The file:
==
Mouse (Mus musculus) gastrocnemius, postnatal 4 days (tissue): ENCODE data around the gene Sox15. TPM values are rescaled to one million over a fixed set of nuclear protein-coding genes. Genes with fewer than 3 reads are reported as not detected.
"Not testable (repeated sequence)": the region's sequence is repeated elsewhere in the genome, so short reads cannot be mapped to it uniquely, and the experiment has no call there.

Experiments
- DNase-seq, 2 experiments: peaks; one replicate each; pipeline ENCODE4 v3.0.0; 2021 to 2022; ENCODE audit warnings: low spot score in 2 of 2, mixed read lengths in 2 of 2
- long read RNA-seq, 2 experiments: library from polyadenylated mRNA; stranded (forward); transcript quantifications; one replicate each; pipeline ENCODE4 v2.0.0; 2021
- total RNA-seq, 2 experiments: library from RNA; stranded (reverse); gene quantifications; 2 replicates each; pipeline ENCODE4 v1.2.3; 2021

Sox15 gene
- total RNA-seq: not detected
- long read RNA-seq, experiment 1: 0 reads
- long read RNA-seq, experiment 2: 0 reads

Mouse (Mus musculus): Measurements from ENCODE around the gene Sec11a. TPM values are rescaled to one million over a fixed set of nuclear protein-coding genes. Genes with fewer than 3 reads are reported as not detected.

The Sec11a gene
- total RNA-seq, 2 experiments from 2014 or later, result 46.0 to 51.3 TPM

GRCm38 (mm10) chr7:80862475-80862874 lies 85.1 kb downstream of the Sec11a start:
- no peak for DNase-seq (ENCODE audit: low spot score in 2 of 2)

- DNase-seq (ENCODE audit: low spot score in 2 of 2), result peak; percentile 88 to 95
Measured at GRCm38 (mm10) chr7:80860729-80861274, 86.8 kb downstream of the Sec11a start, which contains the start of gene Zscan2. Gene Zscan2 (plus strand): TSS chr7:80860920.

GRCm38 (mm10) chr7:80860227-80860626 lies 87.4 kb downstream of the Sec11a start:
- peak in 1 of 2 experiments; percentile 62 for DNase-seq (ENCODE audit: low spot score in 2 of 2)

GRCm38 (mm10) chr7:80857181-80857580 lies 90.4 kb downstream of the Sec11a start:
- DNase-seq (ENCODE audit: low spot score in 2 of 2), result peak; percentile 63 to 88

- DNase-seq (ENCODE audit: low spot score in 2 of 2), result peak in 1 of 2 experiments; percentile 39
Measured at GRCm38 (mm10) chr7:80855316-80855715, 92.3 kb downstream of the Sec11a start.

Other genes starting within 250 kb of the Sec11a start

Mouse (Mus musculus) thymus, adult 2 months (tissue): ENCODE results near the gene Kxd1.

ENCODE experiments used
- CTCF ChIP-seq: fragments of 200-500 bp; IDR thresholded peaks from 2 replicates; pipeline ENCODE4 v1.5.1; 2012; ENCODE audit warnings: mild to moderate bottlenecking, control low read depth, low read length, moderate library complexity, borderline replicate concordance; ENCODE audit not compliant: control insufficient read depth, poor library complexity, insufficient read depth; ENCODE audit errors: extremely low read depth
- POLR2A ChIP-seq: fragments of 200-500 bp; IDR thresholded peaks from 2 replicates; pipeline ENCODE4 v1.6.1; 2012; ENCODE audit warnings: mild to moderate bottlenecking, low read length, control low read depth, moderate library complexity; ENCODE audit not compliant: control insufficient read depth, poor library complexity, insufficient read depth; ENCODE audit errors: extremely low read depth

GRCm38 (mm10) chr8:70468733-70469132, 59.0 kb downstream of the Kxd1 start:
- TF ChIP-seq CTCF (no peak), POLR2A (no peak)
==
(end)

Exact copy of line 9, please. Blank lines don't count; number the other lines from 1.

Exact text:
- long read RNA-seq, experiment 1: 0 reads